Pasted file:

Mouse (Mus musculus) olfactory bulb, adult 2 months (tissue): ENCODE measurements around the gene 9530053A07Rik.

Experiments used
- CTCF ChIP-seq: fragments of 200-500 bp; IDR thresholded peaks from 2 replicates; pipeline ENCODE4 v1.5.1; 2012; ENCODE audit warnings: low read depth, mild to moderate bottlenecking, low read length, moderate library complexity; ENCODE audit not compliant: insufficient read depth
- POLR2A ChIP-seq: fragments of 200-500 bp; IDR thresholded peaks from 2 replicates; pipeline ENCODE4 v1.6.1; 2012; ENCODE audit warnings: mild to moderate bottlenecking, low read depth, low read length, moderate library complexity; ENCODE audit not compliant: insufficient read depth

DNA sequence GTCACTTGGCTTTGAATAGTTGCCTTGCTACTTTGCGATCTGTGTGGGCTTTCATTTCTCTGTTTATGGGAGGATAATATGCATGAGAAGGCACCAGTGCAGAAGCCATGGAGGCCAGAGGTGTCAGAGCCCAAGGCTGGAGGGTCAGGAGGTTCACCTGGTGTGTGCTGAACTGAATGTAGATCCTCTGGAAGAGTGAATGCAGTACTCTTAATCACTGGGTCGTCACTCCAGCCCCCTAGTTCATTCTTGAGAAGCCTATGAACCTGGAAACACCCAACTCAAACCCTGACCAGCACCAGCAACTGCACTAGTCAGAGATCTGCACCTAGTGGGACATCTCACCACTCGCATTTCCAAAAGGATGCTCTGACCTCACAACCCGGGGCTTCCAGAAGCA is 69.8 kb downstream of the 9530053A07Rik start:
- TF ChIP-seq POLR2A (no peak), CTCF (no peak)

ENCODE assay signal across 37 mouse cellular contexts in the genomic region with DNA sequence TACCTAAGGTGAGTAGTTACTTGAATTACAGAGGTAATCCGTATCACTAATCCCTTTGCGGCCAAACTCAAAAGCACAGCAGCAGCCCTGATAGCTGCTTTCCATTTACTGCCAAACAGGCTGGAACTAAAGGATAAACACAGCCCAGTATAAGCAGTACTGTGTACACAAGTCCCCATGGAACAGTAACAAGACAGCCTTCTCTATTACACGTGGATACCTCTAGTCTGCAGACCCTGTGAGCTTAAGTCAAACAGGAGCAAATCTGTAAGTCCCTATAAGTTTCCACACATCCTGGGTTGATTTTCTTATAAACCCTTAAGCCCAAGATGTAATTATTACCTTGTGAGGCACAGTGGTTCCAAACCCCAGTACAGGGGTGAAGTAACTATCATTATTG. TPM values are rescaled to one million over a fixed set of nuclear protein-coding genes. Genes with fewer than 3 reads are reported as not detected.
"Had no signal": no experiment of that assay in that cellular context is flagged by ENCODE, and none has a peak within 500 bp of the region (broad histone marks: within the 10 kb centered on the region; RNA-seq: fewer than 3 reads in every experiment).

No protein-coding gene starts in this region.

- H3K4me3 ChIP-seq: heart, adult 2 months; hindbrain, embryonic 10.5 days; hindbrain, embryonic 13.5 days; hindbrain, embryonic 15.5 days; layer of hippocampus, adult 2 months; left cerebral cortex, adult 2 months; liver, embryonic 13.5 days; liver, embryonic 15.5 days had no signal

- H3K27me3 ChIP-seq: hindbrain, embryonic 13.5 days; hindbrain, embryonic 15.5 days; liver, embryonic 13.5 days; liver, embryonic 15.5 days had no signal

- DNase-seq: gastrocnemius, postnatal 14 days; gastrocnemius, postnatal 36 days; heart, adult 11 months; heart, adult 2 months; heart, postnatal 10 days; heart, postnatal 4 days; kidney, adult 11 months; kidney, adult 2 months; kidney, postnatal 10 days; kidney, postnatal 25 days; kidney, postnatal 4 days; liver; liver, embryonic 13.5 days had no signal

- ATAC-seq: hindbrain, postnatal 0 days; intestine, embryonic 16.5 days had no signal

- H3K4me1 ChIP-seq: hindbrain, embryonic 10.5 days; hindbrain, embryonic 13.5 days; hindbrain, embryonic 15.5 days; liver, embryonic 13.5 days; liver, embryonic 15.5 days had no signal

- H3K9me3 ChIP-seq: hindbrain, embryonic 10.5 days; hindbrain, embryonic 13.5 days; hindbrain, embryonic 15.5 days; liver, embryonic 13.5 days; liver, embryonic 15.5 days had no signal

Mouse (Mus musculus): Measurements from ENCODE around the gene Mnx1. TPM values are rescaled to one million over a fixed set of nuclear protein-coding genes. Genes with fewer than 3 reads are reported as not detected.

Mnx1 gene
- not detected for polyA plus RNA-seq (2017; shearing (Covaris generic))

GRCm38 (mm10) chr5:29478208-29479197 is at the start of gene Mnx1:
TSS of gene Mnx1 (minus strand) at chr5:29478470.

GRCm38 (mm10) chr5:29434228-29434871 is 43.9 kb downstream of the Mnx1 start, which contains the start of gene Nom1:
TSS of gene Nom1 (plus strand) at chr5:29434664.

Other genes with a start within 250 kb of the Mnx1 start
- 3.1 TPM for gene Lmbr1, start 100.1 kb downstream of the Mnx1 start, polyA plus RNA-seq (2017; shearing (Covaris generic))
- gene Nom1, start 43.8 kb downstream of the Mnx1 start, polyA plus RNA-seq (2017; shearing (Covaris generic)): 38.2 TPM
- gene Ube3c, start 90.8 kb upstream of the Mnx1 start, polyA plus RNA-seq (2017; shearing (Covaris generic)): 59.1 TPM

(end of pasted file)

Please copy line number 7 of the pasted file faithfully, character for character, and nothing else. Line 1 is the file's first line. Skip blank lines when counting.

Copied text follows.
ENCODE assay signal across 37 mouse cellular contexts in the genomic region with DNA sequence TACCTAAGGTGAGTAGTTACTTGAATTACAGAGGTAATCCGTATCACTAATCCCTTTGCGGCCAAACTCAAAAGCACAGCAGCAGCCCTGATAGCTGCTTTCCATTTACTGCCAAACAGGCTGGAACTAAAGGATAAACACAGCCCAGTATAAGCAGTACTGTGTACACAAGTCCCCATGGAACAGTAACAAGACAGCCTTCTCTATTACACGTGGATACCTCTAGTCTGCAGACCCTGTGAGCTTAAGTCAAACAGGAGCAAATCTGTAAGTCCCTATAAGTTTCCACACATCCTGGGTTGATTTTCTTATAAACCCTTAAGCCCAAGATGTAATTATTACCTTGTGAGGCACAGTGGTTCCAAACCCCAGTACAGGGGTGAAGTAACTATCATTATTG. TPM values are rescaled to one million over a fixed set of nuclear protein-coding genes. Genes with fewer than 3 reads are reported as not detected.